Humour and horror might seem unlikely bedfellows, but it’s a combination that can be scarily effective in the right hands. Lynne Truss is best known for her comic forays into grammar though she used to write novels. Cat Out of Hell, her first in 15 years, is the latest entry in the Hammer imprint series and it’s a hoot, as well as being genuinely eerie. Alec is grieving for his wife, a fellow librarian, when he’s drawn into a feline conspiracy connected to their library’s collection of occult material belonging to the sinister John Seeward. He committed suicide in the Sixties in the grounds of his stately home, but this diabolist’s power in the mastery of moggies lives on with his disciples.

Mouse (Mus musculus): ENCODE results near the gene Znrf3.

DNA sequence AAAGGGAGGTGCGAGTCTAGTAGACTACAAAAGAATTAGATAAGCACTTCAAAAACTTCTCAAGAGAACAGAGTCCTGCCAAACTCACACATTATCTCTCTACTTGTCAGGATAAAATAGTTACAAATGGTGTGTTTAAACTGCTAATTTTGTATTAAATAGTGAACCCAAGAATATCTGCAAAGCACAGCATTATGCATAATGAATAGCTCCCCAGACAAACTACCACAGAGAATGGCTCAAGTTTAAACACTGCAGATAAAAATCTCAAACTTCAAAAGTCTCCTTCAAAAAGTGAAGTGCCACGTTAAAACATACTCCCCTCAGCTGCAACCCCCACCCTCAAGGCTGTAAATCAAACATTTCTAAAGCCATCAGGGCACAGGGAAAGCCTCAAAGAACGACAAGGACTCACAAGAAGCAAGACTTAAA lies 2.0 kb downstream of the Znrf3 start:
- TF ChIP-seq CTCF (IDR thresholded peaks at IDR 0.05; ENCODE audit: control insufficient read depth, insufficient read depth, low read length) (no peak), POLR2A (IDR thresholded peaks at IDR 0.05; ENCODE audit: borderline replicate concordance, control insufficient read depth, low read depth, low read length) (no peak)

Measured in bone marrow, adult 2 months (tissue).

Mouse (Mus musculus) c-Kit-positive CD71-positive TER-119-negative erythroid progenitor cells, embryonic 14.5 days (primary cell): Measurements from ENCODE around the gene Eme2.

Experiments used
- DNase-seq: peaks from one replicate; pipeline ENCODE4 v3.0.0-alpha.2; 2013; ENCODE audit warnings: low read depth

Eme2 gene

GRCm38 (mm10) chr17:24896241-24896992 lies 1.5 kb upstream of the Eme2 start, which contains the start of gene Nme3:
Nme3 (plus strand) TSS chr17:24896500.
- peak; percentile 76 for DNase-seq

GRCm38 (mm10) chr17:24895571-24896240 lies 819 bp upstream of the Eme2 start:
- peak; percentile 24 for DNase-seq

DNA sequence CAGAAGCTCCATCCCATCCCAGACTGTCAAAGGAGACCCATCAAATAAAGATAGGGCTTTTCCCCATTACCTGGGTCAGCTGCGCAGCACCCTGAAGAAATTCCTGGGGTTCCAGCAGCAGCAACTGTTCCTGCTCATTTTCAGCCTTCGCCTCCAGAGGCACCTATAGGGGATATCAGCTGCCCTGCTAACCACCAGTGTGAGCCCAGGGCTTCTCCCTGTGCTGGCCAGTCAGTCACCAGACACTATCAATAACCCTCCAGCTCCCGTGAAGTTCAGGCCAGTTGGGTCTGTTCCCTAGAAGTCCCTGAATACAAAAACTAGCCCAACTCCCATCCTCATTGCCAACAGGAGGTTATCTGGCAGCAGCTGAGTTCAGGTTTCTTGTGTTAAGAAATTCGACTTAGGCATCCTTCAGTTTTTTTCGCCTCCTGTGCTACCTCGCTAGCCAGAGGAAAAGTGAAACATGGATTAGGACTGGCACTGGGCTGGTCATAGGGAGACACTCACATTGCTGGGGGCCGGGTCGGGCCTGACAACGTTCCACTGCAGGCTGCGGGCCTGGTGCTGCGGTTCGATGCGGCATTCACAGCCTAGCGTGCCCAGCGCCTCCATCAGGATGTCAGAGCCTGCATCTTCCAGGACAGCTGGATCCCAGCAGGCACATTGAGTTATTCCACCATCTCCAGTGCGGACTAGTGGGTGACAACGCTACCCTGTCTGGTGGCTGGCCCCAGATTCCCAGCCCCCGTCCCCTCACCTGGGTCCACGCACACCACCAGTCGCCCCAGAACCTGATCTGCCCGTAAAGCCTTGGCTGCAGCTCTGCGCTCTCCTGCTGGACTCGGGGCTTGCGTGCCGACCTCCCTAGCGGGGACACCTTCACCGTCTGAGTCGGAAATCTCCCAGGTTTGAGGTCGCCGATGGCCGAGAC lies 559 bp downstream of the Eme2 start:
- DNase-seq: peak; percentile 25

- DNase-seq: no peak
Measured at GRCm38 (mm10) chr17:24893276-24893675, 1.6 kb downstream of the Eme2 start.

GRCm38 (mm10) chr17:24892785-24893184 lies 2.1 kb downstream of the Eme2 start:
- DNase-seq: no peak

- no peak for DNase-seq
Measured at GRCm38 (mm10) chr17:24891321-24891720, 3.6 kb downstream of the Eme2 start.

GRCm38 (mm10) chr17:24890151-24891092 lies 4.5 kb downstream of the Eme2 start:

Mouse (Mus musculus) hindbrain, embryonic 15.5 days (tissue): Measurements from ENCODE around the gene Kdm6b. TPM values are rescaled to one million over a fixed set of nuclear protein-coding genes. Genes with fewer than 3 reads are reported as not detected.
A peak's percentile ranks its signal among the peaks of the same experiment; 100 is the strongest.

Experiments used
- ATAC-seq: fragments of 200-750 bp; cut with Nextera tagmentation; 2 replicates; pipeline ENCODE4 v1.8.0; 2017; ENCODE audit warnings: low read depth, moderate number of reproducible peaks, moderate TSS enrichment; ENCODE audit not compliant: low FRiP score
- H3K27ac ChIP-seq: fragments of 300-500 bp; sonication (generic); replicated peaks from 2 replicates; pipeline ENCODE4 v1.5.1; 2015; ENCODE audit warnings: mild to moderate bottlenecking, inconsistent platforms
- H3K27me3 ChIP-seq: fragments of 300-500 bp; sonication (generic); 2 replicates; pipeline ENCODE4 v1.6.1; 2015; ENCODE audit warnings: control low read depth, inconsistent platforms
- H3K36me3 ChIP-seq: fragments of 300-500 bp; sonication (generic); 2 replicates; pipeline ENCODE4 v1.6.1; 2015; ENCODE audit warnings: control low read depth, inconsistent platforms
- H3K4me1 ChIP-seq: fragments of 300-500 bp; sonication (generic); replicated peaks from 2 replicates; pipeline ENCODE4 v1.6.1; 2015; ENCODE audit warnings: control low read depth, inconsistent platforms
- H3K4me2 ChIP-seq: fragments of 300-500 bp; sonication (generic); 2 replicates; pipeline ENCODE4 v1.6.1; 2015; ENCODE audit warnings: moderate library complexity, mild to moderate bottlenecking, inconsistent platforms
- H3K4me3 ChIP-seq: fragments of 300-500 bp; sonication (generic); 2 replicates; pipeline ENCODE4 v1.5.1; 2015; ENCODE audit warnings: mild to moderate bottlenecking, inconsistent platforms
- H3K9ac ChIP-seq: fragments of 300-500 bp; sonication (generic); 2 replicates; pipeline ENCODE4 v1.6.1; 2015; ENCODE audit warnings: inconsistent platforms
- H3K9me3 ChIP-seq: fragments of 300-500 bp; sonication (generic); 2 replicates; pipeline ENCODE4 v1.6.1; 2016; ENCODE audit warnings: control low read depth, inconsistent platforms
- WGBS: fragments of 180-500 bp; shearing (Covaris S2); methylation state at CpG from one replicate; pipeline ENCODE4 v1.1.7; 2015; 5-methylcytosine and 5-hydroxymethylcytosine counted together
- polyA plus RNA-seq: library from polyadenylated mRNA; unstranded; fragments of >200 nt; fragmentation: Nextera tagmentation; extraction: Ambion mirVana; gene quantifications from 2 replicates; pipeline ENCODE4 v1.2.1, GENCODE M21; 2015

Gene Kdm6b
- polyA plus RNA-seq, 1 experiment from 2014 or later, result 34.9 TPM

What might seem silly ends up as a minor comic masterpiece thanks to the tricksy, self-aware structure of Alec’s story, Truss’s imaginative and grisly mythology for felines, and a talking cat called Roger. We know Roger’s smart – he even got to grips with Greek ferry timetables – but he might also be dangerous. Then there’s the threat from a shadowy black cat known as The Captain, who mentored Roger in the art of immortality, and the Grand Cat Master himself (appointed by Beelzebub). Fortunately, Alec has his faithful companion Watson, a dog he addresses with dialogue from the Sherlock Holmes stories. (“You have been in Afghanistan, I perceive,” he says when the dirty dog returns from digging in the garden). The showdown at Harville Manor is straight out of Dennis Wheatley – with a dash of PG Wodehouse. For anyone who’s wondered what their cat is actually thinking, Lynne Truss has come up with some hilarious and horrible speculation.